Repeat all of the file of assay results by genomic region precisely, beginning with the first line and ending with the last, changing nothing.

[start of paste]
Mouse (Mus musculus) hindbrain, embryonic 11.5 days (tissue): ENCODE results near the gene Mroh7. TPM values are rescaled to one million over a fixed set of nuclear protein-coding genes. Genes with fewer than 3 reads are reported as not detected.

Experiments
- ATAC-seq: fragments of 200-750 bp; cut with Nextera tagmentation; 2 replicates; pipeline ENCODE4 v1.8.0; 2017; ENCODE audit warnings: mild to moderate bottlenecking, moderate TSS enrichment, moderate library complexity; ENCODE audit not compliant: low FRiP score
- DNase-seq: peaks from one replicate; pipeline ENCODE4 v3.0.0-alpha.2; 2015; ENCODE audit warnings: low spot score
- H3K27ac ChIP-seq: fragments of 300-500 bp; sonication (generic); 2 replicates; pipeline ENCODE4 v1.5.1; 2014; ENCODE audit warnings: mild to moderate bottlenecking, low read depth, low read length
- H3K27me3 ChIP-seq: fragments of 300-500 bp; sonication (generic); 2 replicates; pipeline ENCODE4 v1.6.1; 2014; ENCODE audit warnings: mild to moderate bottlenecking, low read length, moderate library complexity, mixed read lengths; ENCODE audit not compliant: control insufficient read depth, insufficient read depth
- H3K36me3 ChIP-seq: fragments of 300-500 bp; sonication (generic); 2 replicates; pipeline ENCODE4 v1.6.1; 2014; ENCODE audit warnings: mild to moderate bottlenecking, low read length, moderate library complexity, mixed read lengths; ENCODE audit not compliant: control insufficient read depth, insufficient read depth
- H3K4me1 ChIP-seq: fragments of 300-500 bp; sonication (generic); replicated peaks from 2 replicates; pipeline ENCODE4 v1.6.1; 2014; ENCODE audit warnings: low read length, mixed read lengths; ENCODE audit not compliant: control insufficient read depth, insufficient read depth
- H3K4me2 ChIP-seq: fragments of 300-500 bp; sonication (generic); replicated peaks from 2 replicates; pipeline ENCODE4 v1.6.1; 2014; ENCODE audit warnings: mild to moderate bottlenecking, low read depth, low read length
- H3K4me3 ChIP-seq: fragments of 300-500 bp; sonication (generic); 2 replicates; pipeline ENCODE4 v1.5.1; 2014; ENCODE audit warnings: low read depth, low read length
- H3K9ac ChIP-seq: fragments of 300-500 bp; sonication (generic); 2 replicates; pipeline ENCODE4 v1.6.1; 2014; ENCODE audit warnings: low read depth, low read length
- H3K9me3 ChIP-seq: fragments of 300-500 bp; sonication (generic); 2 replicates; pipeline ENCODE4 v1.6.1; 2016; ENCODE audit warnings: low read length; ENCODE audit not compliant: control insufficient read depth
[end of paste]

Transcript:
Mouse (Mus musculus) hindbrain, embryonic 11.5 days (tissue): ENCODE results near the gene Mroh7. TPM values are rescaled to one million over a fixed set of nuclear protein-coding genes. Genes with fewer than 3 reads are reported as not detected.

Experiments
- ATAC-seq: fragments of 200-750 bp; cut with Nextera tagmentation; 2 replicates; pipeline ENCODE4 v1.8.0; 2017; ENCODE audit warnings: mild to moderate bottlenecking, moderate TSS enrichment, moderate library complexity; ENCODE audit not compliant: low FRiP score
- DNase-seq: peaks from one replicate; pipeline ENCODE4 v3.0.0-alpha.2; 2015; ENCODE audit warnings: low spot score
- H3K27ac ChIP-seq: fragments of 300-500 bp; sonication (generic); 2 replicates; pipeline ENCODE4 v1.5.1; 2014; ENCODE audit warnings: mild to moderate bottlenecking, low read depth, low read length
- H3K27me3 ChIP-seq: fragments of 300-500 bp; sonication (generic); 2 replicates; pipeline ENCODE4 v1.6.1; 2014; ENCODE audit warnings: mild to moderate bottlenecking, low read length, moderate library complexity, mixed read lengths; ENCODE audit not compliant: control insufficient read depth, insufficient read depth
- H3K36me3 ChIP-seq: fragments of 300-500 bp; sonication (generic); 2 replicates; pipeline ENCODE4 v1.6.1; 2014; ENCODE audit warnings: mild to moderate bottlenecking, low read length, moderate library complexity, mixed read lengths; ENCODE audit not compliant: control insufficient read depth, insufficient read depth
- H3K4me1 ChIP-seq: fragments of 300-500 bp; sonication (generic); replicated peaks from 2 replicates; pipeline ENCODE4 v1.6.1; 2014; ENCODE audit warnings: low read length, mixed read lengths; ENCODE audit not compliant: control insufficient read depth, insufficient read depth
- H3K4me2 ChIP-seq: fragments of 300-500 bp; sonication (generic); replicated peaks from 2 replicates; pipeline ENCODE4 v1.6.1; 2014; ENCODE audit warnings: mild to moderate bottlenecking, low read depth, low read length
- H3K4me3 ChIP-seq: fragments of 300-500 bp; sonication (generic); 2 replicates; pipeline ENCODE4 v1.5.1; 2014; ENCODE audit warnings: low read depth, low read length
- H3K9ac ChIP-seq: fragments of 300-500 bp; sonication (generic); 2 replicates; pipeline ENCODE4 v1.6.1; 2014; ENCODE audit warnings: low read depth, low read length
- H3K9me3 ChIP-seq: fragments of 300-500 bp; sonication (generic); 2 replicates; pipeline ENCODE4 v1.6.1; 2016; ENCODE audit warnings: low read length; ENCODE audit not compliant: control insufficient read depth